Original Old School: The Real World
Injuries ended his career early, but Terrell Brandon was prepared for life after basketball.
Today, former NBA All-Star Terrell Brandon turns 41 years old. Brandon spent the 90s and early 00s skillfully running the point for the Cavs, Bucks and TWolves, and to celebrate his born day, we’re kicking it back to SLAM 93 (December 2005), when we ran this Old School piece about the Portland native’s post-NBA lifestyle.—Ed.
by Ben Osborne / @bosborne17
Northeast Portland’s Irving Park is a good spot for playground hoops even on a dreary weekday. So today, with the Labor Day weekend sun shining bright, it’s something like heaven (word to Rick Telander). There are three full courts, a total of 12 hoops (all with nets), and more than 30 high-quality basketballs. There are also 400-plus kids running around, eagerly learning the game from hometown hero and former NBA All-Star Terrell Brandon, but the kids don’t stop the adults from getting their run on. Think about it, hoop heads: if you’ve got a ball in your hand, a netted rim in your sights and a host of eager rebounders, could any of you resist the urge to get some shots up?
Terrell Brandon can.
For the 15th straight year, the man locals know as TeeBee is hosting a free basketball clinic for kids. Brandon started this event—which also includes a barbeque and more free hoop gear than the kids know what to do with—the summer he was drafted out of the University of Oregon. For the first 11 years of the clinic, Brandon could behave like any of the other adults around; instruct the kids when it was time to be serious, then screw around and play some games with his pals while the kids were eating or otherwise distracted.
And then his career was over. “I haven’t played a game of basketball since I played in San Antonio in my last game,” Brandon says, referencing an otherwise forgettable TWolves-Spurs game at the Alamodome on February 4, 2002. “I can’t just play around, play in a little game. Basketball is like a drug, man. It stays in you. After I was hurt, I physically couldn’t play. Then, as I started to heal, it got back to where I was maybe two and a half steps slower than I used to be. I started playing tennis, doing yoga. But I can’t play basketball again. There’s no way I could play for fun. After all those years being competitive, playing as my job, I’d be out there like I was in the NBA, and nobody needs that. So I have to stay away. I stick to playing tennis and teaching kids to play.”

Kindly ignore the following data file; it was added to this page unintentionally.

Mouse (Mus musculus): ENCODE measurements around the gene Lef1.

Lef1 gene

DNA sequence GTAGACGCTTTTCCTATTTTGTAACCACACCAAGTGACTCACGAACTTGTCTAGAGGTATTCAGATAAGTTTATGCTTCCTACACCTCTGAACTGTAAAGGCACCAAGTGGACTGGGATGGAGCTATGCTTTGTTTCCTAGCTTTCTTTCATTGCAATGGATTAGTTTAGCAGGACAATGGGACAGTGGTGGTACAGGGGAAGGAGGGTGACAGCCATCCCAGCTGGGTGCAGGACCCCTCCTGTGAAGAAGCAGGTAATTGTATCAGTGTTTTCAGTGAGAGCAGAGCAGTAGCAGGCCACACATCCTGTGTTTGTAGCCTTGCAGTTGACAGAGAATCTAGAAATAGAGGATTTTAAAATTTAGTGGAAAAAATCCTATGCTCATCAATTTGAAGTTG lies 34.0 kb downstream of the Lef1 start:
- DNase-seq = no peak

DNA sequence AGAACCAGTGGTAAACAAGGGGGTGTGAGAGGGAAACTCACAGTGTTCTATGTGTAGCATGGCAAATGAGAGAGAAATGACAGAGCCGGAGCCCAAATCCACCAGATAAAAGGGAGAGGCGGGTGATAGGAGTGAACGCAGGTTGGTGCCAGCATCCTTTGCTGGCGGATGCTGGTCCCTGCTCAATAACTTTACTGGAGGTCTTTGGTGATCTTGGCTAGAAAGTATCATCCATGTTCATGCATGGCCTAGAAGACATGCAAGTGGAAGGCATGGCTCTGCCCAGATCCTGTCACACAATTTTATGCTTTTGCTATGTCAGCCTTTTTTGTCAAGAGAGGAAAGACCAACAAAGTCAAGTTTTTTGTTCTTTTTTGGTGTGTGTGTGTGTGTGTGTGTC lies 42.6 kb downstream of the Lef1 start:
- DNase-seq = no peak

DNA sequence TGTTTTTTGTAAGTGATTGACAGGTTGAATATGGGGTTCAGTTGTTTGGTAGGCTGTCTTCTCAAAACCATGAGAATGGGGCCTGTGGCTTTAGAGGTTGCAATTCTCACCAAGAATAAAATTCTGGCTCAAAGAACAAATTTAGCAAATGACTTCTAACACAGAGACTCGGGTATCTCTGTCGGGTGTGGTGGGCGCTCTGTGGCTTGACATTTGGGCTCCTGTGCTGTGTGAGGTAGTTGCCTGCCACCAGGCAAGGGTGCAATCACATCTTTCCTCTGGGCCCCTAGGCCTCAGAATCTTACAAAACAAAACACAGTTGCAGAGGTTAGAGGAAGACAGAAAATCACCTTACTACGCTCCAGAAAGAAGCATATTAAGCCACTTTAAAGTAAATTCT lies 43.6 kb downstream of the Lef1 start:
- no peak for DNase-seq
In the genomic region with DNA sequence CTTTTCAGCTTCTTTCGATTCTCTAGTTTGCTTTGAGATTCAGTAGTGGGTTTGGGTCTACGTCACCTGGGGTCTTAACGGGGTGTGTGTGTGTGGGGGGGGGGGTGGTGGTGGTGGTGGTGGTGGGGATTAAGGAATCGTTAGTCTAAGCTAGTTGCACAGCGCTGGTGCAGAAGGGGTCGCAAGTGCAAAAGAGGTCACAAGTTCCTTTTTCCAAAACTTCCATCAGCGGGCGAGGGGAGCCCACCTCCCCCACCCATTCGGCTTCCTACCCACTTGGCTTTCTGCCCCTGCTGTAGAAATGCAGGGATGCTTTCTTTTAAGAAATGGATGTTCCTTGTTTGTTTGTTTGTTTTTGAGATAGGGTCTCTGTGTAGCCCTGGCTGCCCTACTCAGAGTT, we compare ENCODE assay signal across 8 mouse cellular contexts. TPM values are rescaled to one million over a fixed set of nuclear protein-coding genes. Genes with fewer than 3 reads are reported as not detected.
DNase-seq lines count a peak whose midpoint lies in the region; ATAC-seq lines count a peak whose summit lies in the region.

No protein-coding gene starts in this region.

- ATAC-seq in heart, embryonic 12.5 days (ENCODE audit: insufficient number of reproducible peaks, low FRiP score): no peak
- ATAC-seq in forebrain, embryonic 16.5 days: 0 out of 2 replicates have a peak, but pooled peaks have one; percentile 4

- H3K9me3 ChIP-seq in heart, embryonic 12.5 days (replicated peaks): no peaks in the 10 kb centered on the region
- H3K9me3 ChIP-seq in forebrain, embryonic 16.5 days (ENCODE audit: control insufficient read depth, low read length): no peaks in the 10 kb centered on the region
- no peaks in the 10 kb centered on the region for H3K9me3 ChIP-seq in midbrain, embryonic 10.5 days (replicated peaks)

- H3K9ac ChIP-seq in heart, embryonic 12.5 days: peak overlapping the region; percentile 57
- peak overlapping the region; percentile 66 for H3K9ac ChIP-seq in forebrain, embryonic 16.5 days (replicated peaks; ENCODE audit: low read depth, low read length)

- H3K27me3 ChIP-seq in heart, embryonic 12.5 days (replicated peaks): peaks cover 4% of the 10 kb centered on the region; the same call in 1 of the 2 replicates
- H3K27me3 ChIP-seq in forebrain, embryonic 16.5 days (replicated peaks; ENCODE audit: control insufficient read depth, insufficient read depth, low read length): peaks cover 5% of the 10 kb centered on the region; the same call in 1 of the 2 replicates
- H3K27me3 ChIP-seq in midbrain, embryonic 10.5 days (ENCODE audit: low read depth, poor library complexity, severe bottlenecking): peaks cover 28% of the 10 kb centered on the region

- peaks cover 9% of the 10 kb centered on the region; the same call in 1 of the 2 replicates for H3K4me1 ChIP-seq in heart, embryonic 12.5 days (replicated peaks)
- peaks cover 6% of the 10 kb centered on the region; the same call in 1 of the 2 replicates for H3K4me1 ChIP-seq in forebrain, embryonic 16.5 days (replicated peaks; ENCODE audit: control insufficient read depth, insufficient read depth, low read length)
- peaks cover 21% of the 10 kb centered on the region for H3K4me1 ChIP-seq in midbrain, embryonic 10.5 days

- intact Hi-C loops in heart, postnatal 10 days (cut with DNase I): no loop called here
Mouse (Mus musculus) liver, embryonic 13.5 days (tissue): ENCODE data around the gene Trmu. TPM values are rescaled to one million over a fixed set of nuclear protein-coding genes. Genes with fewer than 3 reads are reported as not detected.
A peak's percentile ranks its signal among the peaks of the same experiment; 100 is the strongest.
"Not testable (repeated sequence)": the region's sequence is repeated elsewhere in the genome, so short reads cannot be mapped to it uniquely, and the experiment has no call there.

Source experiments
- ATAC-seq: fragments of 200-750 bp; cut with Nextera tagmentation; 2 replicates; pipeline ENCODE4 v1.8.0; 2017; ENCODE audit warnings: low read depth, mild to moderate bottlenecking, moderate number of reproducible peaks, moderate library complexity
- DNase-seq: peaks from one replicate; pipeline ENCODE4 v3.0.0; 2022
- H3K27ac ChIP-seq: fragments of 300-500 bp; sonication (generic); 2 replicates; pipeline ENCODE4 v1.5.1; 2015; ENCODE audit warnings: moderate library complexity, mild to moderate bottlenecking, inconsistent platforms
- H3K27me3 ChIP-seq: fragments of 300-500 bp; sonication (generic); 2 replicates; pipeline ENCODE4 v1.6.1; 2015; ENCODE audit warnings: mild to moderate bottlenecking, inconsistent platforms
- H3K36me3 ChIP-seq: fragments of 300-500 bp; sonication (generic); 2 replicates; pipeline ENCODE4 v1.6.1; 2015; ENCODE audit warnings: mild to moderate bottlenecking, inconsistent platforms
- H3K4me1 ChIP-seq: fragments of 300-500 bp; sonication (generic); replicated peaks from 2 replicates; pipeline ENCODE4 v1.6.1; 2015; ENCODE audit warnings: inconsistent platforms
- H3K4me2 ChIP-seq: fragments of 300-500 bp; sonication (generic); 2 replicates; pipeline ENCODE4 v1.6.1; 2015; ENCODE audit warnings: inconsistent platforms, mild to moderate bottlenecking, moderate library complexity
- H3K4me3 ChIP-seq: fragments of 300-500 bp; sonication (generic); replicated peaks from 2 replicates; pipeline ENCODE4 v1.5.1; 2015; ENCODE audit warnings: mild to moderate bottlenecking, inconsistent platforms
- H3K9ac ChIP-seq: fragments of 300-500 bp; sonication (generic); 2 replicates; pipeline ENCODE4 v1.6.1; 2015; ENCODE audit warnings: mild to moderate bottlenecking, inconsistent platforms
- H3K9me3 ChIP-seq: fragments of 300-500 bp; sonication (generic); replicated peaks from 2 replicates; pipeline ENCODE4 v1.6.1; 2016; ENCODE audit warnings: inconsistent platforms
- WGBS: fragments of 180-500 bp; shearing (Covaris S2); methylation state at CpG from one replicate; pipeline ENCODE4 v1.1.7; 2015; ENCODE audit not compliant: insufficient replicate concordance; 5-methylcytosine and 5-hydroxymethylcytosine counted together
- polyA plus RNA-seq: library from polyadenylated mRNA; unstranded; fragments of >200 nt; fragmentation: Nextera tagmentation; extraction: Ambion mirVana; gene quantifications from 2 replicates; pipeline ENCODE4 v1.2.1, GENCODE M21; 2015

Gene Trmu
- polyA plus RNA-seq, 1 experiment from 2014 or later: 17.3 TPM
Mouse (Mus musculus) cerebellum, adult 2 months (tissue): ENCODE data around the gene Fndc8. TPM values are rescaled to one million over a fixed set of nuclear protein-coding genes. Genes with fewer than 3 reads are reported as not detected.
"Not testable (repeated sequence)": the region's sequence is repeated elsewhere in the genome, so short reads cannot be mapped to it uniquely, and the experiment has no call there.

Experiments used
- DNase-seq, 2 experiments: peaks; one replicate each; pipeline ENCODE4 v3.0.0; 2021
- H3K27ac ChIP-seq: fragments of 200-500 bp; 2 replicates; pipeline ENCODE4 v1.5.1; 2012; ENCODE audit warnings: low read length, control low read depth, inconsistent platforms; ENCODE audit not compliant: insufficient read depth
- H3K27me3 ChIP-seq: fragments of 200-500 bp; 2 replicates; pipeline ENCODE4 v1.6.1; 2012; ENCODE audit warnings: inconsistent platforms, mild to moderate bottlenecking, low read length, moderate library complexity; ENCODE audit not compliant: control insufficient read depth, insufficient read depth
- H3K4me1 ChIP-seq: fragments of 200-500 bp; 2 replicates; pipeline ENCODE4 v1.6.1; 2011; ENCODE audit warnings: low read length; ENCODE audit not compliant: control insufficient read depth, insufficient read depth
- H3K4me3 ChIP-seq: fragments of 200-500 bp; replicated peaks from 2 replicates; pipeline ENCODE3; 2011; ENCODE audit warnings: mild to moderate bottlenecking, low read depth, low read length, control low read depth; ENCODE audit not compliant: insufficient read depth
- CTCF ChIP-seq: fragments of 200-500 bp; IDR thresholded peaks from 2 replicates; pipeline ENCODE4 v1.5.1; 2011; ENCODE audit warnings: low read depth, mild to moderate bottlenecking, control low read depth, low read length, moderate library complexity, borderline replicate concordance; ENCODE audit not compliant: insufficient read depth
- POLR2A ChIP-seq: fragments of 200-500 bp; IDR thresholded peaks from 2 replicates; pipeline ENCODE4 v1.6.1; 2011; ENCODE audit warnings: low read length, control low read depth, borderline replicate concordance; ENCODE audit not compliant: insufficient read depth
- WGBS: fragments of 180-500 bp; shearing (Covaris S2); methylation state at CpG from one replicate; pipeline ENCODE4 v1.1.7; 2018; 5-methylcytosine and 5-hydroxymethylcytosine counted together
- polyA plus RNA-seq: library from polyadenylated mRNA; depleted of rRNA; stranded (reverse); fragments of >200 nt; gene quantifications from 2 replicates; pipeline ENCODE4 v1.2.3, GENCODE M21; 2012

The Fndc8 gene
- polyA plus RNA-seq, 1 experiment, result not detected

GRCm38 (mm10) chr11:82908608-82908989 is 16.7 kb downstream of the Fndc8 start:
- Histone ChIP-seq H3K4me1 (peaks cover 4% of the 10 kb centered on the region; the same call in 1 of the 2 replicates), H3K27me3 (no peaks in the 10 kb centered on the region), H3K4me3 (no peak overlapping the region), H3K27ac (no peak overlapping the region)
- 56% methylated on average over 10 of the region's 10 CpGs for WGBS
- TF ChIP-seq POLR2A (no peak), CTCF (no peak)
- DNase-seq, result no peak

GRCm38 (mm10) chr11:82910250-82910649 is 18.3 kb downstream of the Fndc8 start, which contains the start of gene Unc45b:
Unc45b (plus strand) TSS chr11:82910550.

Understand: There is a tinge of sadness in Brandon’s voice, but this is no tragic tale. On the contrary, TeeBee might need basketball as little as any recent retiree in any sport. “I had businesses going way before I was injured, and people understood I had other interests. Today, people around here don’t even think of me as a player anymore,” Brandon says, later admitting that his fit, 35-year-old frame and perfectly braided cornrows do look NBA-caliber. “I also always had great support from my family.”
Along with his older sister, Tracy, Terrell was raised by his mom, Charlotte, and dad, Charles (“They used to call me ‘Jumpshot Charley’ back in Arkansas,” Pops says), just blocks from Irving Park. Charles, Charlotte and Tracy, along with Terrell’s longtime agent, Bill Duffy, are here today, helping things run smoothly and proudly watching Terrell interact with the neighborhood girls and boys, including his own 14-year- old son, Trevor. “This is the same park Terrell used to go to when he was 10 years old, with me tellin’ him, ‘Now when it gets dark, you come home,’” says Charlotte Brandon with a smile.
Before he could become a neighborhood star, Terrell had to overcome crooked legs that had him “wearing leg braces like Forrest Gump,” he says. “And you ask me why I was OK being hurt? I’d been hurt my whole life.” Occasionally hurt, and certainly short (5-11) for a baller, Terrell was nonetheless determined to test himself against older players. “I’d always play against older guys, so I knew I was one of the better players by the time I was in high school,” says Brandon, who attended nearby Grant HS. “I tried to dominate games, but I maintained the hard-working attitude, always practicing my jump shot, my dribble.” Brandon won two state titles at Grant and was a pretty big recruit, but he wasn’t that interested in being wooed. “I wanted to stay close to home,” he recalls. “Everyone always wanted to get out of Portland. I wanted to start a new legacy by playing at home.”
Within three years in Eugene, Brandon was scoring 27 ppg, winning the Pac-10 POY award in 1991. He declared for the Draft and was picked 11th by the Cavs, who already had Mark Price at the one. Welcome to the bench, Terrell. “Yeah, but Mark was hurt at the beginning of my rookie season,” Brandon explains. “So I started in training camp, preseason and the beginning of the regular season, and that allowed me to earn the respect of my teammates. I was playing with vets, bro—Brad Daugherty, Craig Ehlo, Larry Nance, Hot Rod Williams. What I learned from that team and from Lenny Wilkens is that my role had to change as a player. I wasn’t going to score 27 a game like I did in college. My job was to get everyone involved.”